8 April 2018
The European Commission, and in particular the Dutch Commissioner responsible for such matters, Frans Timmermans, are showing a great deal of concern over the decline of the rule of law in Hungary and Poland, including the lack of an independent judiciary, the extent of corruption and nepotism, and encroachment on journalists’ freedom. All important matters, but the EU’s own institutions, as well as the member states themselves, can also be found lacking in these areas. Below I give a number of examples.
25 March 2018
This Tuesday, 27th March, my entire day at the European Parliament will be taken up by discussions of scandals. In the morning, it's the Hungarian government's fraud; in the afternoon, the Commission's policy on integrity, specifically the appointment of Martin Selmayr as Commission Secretary-General. Of course there is a difference between the corrupt behaviour of Hungarian Prime Minister Viktor Orban, suspected of corruption and of the evasion of EU public procurement rules, and that of Commission president Jean-Claude Juncker. Both are doing a fine job for their chums, because although he may have followed all the regulations, it's still astonishing that last week Juncker threatened to resign if his European People's Party (EPP, a centre-right group and the biggest in the EP) colleagues failed to support Selmayr's appointment. I would say that both Juncker and Orban are suffering from the arrogance of power.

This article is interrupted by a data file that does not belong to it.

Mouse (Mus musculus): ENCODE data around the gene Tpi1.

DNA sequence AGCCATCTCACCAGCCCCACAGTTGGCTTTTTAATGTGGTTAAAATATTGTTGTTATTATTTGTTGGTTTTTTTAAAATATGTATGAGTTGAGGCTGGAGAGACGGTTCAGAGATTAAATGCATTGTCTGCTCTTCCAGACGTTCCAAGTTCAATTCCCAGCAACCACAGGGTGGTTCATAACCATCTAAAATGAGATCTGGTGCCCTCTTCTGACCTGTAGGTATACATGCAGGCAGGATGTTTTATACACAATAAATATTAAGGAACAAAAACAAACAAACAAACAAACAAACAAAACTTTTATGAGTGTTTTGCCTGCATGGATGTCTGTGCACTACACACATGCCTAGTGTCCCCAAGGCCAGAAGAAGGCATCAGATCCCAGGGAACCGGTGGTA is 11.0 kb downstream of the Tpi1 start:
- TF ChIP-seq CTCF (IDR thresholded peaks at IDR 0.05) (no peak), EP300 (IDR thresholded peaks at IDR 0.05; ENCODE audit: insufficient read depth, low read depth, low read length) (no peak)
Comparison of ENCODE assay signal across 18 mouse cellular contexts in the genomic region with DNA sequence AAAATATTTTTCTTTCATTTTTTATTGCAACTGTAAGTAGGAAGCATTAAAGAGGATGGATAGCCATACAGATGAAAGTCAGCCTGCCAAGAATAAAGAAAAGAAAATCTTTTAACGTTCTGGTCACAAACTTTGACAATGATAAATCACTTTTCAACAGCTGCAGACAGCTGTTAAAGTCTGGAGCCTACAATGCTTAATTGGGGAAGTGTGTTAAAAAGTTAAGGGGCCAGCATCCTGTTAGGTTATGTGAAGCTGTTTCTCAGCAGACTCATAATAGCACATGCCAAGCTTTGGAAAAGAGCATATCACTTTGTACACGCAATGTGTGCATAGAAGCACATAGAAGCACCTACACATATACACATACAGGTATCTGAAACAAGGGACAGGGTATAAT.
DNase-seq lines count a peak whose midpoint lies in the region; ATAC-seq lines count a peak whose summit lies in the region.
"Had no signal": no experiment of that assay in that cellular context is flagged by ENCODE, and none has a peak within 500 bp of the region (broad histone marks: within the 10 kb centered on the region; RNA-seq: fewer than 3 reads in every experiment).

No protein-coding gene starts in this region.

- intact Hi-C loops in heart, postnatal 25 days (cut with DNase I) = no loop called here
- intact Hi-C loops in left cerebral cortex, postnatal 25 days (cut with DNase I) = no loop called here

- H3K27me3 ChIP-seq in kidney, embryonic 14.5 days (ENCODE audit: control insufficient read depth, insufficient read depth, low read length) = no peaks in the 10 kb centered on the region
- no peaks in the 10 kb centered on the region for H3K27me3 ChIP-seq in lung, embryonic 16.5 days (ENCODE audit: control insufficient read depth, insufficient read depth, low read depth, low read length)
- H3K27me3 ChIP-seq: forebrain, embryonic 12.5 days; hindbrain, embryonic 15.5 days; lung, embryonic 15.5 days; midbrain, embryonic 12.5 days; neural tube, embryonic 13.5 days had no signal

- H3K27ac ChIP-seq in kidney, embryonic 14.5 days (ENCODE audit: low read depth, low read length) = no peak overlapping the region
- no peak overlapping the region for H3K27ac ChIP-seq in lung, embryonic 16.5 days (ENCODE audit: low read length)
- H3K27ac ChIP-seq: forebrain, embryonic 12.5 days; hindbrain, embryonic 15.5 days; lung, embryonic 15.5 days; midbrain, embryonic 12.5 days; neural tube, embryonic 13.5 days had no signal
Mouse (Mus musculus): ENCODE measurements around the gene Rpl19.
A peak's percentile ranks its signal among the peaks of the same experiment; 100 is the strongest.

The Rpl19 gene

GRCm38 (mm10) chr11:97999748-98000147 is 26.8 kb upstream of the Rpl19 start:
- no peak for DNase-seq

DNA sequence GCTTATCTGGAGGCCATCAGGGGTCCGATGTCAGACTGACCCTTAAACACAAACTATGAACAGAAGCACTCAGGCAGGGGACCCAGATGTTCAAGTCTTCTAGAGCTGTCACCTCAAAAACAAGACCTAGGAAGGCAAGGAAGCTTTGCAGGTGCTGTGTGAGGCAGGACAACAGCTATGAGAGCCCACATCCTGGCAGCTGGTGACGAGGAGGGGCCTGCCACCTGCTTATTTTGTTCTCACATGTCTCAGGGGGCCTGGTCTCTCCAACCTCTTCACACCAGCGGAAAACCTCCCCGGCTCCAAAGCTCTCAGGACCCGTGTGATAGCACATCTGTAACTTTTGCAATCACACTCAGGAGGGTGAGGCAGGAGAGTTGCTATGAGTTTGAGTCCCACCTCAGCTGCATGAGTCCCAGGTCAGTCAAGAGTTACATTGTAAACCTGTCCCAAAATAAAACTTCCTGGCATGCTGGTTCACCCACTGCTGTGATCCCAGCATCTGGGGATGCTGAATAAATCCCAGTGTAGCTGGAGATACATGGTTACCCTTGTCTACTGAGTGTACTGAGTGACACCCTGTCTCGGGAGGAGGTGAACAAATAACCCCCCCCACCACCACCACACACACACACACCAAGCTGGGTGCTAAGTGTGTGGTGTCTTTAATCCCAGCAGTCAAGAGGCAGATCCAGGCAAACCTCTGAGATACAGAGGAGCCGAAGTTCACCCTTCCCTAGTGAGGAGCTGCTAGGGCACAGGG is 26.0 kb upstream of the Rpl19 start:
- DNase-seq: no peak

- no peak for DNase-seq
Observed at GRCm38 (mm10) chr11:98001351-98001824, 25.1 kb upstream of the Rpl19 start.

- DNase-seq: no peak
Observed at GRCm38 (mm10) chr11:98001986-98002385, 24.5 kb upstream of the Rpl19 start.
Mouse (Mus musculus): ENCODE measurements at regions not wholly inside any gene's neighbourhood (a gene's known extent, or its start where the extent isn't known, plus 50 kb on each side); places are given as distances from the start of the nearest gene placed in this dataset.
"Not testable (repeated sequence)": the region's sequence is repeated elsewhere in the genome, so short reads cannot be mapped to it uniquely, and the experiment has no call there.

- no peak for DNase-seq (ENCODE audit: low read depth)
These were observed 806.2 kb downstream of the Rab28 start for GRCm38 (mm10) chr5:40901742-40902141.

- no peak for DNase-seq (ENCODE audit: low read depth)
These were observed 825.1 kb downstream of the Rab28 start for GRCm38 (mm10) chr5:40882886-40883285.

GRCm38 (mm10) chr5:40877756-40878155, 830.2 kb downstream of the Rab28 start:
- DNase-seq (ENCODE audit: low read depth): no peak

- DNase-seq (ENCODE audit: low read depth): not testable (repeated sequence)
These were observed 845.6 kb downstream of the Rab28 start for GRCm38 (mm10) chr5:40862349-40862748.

18 March 2018
On 21st March we will concentrating first and foremost on our local elections, because while we may be the European Parliament group, we'll all be off to vote for our SP candidates and to celebrate their success in our own branches. Before I can do that, however, there's a vote in the European Parliament and the situation remains tense. In the Internal Market Committee the likely vote on the Services E-card, with which the Commission proposes to promote the free movement of services across borders, is evenly balanced. But the proposal is absurd, as evidenced by the fact that not only the unions, but also a large proportion of employers are opposed. The card will make things easier for abusive firms and self-employed people who lack proper qualifications to establish themselves throughout the EU. Hopefully common sense will prevail and the proposal will go straight into the recycling bin.